It would certainly give taxpayers some comfort if legislation could be passed quickly and decisively, but Herszenhorn warns that it’s not likely to happen, “Given the partisan gridlock of recent months, there is a chance that the battle could go down to the last minute, or even — in the face of a stalemate — that the tax cuts could be allowed to expire completely, a development that… lawmakers in both parties say could be the worst outcome.”
Either way, the best advice we can give our readers is to be prepared. Just because lawmakers keep putting off a decision doesn’t mean you should. Talk to your attorney about the best way for your family to weather the coming storm. Be aware of changes to tax laws and update your estate plan accordingly.
The Comfort That Comes With Planning Ahead
July 27, 2010
Everybody thinks it won’t happen to them. Or rather, everybody knows it’s going to happen to them eventually, but nobody thinks it’s going to happen tomorrow, or next week, or even next year. The “it” of which I speak is, of course, death. It is this perceived immortality that allows so many people to put off their estate planning until it is too late.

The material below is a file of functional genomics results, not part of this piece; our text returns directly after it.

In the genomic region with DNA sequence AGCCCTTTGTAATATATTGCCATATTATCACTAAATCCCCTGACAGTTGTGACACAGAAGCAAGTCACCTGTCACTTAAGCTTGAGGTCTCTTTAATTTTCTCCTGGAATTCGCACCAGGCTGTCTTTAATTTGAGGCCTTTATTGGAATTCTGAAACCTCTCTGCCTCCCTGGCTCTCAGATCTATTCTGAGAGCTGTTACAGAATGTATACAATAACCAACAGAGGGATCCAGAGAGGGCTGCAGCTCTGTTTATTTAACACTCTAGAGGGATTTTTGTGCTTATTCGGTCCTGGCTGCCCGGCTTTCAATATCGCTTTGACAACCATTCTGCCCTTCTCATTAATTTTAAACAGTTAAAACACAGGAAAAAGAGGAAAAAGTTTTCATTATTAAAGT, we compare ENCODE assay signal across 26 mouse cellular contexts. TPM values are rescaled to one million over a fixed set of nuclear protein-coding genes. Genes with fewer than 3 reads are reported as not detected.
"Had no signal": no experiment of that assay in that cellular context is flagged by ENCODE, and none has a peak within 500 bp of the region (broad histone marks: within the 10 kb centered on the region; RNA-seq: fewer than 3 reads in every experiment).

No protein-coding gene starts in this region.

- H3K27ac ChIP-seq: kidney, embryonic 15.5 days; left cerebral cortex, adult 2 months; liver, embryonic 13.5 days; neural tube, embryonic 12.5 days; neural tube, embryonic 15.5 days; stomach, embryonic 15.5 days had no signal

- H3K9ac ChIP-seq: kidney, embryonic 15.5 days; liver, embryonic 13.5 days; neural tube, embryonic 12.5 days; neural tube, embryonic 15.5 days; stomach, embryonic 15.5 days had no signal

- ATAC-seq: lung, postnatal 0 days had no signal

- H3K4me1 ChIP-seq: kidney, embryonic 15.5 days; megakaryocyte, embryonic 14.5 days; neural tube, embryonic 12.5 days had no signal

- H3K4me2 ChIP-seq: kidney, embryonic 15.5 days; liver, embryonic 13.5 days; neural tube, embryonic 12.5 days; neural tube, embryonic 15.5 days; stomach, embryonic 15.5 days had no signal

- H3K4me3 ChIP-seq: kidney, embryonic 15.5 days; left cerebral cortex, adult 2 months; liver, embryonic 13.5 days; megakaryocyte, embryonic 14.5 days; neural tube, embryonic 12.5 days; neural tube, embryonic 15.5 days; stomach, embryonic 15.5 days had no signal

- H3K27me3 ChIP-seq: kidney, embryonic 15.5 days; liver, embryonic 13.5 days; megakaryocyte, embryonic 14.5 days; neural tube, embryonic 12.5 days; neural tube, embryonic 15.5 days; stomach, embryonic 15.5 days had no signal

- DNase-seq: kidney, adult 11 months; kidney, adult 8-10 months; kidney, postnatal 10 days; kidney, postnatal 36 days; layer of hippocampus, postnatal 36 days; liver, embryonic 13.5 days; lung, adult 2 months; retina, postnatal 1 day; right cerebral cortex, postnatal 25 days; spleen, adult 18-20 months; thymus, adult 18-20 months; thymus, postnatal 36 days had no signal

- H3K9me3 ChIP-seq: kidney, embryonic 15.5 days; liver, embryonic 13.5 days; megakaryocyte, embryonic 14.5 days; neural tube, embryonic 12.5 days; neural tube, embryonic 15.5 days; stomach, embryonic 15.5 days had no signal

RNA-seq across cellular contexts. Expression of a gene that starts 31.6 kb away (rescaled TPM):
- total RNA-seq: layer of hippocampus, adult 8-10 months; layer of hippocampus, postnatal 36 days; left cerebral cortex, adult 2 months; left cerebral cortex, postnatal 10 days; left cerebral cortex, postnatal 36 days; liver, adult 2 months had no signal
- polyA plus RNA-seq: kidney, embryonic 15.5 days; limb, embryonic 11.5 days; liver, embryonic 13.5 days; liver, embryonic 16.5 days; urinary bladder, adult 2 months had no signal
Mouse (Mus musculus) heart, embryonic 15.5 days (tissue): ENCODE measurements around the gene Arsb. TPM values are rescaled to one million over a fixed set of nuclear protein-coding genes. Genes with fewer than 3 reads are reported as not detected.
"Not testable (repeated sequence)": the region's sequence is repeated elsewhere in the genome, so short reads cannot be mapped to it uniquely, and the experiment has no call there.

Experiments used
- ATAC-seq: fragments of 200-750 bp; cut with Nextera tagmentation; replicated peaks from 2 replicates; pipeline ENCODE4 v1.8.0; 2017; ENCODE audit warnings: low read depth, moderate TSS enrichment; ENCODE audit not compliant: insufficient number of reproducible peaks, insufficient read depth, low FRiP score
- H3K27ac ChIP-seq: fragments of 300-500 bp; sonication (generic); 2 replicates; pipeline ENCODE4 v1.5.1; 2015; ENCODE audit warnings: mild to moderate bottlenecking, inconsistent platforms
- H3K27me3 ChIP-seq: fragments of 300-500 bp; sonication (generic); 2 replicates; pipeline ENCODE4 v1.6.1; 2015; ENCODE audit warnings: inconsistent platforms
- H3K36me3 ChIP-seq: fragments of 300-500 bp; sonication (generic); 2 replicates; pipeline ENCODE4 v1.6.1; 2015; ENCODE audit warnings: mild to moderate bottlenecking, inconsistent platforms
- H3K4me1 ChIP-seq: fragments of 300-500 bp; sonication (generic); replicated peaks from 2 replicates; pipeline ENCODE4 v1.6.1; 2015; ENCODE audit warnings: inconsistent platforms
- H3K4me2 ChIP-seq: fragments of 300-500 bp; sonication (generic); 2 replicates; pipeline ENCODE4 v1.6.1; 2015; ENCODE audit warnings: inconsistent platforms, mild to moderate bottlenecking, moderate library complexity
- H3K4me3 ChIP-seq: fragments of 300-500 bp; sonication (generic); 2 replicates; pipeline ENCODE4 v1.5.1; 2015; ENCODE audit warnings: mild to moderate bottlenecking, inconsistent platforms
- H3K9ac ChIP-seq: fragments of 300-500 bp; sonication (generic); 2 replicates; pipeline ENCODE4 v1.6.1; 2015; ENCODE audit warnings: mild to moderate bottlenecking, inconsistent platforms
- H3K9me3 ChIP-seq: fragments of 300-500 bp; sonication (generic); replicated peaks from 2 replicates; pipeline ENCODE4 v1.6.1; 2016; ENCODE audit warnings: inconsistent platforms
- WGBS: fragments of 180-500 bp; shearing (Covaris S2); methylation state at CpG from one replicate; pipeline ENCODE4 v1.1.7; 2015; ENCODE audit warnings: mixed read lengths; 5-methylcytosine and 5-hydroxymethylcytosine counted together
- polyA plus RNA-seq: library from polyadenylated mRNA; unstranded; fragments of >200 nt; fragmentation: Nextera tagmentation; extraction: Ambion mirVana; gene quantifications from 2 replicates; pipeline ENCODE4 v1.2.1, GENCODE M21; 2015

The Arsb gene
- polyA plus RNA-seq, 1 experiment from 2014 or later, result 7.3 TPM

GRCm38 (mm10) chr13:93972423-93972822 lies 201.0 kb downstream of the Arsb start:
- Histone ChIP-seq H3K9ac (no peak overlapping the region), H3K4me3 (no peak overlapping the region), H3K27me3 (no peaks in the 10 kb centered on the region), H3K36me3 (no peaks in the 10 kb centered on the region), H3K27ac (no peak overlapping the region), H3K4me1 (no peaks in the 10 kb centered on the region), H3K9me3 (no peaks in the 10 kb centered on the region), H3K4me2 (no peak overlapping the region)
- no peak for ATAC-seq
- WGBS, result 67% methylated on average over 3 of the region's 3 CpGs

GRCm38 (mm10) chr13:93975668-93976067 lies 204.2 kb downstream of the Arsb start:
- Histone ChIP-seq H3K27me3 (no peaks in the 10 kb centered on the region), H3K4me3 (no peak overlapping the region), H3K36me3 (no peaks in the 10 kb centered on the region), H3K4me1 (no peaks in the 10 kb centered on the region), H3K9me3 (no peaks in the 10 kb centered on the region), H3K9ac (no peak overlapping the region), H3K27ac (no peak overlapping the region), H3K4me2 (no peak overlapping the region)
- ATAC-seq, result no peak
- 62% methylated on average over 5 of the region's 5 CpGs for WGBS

But today’s blog post is not a cautionary tale about a family who put off their planning and regretted it, today’s post is about the peace and relief that forethought and planning brings not just to your family, but to you as the person making the plan.
In this article in Market Watch Chuck Jaffe tells the moving story of his brother Rob, who insisted 2 years ago on creating an estate plan even though he and his wife were both healthy. As Jaffe puts it, “While not pleasant subject matter, it was not morbid… you’d rather be drinking lemonade on the veranda, but it wasn’t a sharp stick in the eye.” However, when Rob became unexpectedly ill in May of this year the estate plan turned out to be a comfort to Rob and his family—such a comfort, according to Jaffe, that Rob “made me [Chuck] promise that I would write about him… when his time was up, because his story would help others.”